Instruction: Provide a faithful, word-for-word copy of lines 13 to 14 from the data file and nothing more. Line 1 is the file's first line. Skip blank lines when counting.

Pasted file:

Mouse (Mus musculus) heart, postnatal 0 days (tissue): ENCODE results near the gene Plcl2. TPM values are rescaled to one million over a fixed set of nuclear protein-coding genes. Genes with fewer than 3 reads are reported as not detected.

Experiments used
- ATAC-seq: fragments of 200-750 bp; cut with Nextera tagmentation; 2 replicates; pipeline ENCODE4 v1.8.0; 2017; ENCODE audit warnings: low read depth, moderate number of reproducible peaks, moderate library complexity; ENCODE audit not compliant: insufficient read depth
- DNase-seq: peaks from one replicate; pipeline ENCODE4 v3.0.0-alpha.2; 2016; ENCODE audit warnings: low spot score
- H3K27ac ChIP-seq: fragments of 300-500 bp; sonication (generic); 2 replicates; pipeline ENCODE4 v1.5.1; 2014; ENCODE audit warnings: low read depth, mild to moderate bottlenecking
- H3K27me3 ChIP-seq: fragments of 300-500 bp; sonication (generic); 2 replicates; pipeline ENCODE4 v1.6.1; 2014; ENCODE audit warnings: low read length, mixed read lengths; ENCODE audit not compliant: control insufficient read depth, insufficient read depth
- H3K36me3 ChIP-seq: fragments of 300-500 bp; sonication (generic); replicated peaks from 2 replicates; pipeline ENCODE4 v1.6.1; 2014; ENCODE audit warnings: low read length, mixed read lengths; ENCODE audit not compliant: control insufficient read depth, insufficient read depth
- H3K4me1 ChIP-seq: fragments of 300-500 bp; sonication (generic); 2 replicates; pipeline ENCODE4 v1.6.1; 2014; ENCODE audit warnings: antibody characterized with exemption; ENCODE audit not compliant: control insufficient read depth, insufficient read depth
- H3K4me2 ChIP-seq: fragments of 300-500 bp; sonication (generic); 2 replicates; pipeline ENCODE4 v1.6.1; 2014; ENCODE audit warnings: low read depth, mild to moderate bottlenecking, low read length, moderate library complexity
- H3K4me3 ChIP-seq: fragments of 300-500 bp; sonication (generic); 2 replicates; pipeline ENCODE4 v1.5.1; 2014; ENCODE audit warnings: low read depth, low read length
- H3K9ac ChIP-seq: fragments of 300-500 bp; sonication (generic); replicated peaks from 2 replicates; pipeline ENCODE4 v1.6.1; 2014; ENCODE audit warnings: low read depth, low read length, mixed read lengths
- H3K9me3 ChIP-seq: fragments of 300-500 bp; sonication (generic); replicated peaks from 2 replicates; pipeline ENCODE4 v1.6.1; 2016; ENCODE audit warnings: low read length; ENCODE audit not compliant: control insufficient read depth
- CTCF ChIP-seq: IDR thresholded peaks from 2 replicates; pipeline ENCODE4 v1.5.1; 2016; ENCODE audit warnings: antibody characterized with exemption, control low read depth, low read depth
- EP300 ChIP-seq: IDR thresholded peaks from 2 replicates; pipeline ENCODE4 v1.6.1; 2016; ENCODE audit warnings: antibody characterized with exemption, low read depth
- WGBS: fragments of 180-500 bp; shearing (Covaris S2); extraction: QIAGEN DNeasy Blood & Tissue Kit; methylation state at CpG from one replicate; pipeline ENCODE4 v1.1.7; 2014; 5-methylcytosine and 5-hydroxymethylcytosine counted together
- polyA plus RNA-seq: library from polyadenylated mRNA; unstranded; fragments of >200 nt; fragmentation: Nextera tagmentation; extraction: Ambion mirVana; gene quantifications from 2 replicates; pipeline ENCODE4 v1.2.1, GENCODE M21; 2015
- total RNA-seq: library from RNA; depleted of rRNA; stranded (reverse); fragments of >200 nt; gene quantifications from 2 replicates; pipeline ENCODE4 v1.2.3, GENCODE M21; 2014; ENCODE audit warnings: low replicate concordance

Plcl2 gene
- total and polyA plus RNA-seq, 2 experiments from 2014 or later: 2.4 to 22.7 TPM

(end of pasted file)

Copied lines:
- CTCF ChIP-seq: IDR thresholded peaks from 2 replicates; pipeline ENCODE4 v1.5.1; 2016; ENCODE audit warnings: antibody characterized with exemption, control low read depth, low read depth
- EP300 ChIP-seq: IDR thresholded peaks from 2 replicates; pipeline ENCODE4 v1.6.1; 2016; ENCODE audit warnings: antibody characterized with exemption, low read depth